Following the original editor William Curtis (1746-1799), the magazine was edited for almost eighty years by distinguished botanists William Jackson Hooker (1785-1865) the first Director of the Royal Botanic Gardens at Kew, and then by his son Joseph Dalton Hooker (1817-1911), who succeeded his father at Kew. The 1829 volume includes profiles on three different species of pentstemon, all new introductions from North America: ‘The recent travels of Mr. Douglas and Mr. Drummond among the Rocky Mountains, and in the North-west part of America, have been the means of enriching our gardens with many highly beautiful species of the genus Pentstemon’. Pentstemon gracilis was grown from seed found near the Red River sent back to England by the naturalists accompanying Franklin’s second expedition to North America.

Paxton’s Magazine of Botany, and Register of Flowering Plants

Paxton’s Magazine of Botany, and Register of Flowering Plants. London: Orr and Smith, 1834-1848.

In addition to his many other activities Joseph Paxton (1803-1865) somehow found time to establish a number of periodicals. Modestly priced and intended for ordinary gardeners, each monthly part included four engravings, a calendar, and articles on ‘operations’, tools, insects, garden plans and other practical matters. Paxton was a proponent of colourful bedding schemes which produce ‘a splendid show once or twice in the year, spring and autumn’. One of the plants discussed is the ‘Petunia violacea’ (P. integrifolia), recently introduced from South America, which Paxton praises for ‘brilliancy of blossoms and general beauty’. He recommends it for bedding, a use which continues to this day: ‘the flowers show to the greatest advantage if a whole bed be devoted to them’. In the second volume he illustrates two more petunias, including ‘Petunia nyctaginiflora violacea’ a hybrid readily propagated from cuttings which he had raised himself at Chatsworth.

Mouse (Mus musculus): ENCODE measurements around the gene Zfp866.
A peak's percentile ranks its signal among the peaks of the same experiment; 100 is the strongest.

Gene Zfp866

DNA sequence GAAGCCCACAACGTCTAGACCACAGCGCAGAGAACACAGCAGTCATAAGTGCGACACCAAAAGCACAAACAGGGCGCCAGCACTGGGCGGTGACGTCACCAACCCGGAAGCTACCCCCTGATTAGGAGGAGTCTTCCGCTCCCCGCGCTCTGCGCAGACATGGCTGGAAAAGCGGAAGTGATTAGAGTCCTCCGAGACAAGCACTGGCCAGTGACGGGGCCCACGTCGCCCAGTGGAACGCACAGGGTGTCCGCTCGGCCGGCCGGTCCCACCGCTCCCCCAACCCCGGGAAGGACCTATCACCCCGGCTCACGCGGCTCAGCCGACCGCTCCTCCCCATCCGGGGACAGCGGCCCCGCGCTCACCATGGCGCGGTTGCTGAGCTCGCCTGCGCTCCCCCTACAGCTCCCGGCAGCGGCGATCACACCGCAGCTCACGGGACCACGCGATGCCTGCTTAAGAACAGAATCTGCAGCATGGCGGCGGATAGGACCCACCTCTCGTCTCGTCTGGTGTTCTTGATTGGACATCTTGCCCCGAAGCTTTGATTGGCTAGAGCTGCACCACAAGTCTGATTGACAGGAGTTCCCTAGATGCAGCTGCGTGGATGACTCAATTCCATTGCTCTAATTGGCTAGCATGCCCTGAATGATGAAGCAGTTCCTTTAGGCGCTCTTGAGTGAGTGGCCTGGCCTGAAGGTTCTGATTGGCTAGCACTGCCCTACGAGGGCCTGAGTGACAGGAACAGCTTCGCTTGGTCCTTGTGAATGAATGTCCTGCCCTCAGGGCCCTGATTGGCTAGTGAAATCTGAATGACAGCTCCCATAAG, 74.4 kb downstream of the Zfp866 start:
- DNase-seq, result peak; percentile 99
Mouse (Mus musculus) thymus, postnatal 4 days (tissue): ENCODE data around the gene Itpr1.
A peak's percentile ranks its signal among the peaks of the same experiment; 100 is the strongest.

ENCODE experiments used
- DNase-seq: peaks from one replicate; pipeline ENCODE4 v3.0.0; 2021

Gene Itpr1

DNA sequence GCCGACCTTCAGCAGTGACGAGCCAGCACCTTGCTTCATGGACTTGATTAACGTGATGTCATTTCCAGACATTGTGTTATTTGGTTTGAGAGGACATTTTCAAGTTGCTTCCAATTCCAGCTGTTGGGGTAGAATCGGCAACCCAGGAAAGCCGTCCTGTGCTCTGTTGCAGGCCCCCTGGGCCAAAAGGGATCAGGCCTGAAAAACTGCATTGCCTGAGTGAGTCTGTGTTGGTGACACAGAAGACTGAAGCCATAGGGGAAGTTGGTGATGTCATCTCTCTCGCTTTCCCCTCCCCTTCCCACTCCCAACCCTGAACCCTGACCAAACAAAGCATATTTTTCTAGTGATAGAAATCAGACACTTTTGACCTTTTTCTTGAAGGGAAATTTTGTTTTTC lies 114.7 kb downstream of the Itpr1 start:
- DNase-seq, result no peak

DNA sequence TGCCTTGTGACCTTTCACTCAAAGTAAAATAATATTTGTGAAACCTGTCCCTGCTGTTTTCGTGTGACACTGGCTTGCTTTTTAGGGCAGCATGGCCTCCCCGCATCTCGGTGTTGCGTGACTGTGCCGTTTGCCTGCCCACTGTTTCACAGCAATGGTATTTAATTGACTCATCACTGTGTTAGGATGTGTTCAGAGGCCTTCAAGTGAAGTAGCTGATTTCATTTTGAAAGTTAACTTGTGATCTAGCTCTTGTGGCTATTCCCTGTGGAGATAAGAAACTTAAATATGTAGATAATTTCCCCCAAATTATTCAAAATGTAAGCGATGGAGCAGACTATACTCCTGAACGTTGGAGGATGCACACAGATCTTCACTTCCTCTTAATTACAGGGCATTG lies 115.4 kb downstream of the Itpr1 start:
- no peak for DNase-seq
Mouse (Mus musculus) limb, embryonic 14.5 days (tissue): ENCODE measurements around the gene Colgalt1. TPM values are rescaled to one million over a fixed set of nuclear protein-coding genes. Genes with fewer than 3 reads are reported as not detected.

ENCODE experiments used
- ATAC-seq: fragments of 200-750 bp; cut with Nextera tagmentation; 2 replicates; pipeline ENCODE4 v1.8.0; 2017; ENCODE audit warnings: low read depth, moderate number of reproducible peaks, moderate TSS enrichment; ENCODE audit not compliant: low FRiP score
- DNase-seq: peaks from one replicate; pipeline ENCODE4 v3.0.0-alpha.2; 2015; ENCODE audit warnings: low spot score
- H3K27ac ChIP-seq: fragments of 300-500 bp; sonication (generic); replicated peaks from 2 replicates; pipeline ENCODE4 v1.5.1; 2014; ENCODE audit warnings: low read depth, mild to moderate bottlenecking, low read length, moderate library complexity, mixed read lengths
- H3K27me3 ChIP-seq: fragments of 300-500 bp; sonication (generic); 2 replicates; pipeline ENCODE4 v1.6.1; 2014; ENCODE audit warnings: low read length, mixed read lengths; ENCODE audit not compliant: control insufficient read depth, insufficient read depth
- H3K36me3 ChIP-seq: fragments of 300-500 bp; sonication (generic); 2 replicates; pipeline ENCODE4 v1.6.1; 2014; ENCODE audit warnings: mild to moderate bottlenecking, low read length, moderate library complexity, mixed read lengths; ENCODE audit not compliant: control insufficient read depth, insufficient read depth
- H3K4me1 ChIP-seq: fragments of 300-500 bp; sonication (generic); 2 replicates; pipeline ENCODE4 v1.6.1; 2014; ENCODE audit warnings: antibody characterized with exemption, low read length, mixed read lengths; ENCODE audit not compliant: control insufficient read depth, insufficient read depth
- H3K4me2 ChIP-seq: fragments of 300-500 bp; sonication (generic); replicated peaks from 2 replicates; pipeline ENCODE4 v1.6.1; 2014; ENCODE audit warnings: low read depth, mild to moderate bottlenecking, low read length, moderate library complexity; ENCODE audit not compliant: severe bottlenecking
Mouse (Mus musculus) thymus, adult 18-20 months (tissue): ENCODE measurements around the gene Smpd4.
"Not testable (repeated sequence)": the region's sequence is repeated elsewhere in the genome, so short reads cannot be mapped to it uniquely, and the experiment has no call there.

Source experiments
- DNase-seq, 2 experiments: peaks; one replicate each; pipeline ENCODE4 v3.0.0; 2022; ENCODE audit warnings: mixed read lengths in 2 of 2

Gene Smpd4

Flora and Sylva : A Monthly Review for Lovers of Garden, Woodland, Tree or Flower.

Paxton’s Magazine of Botany, and Register of Flowering Plants. London: Orr and Smith, 1834-1848.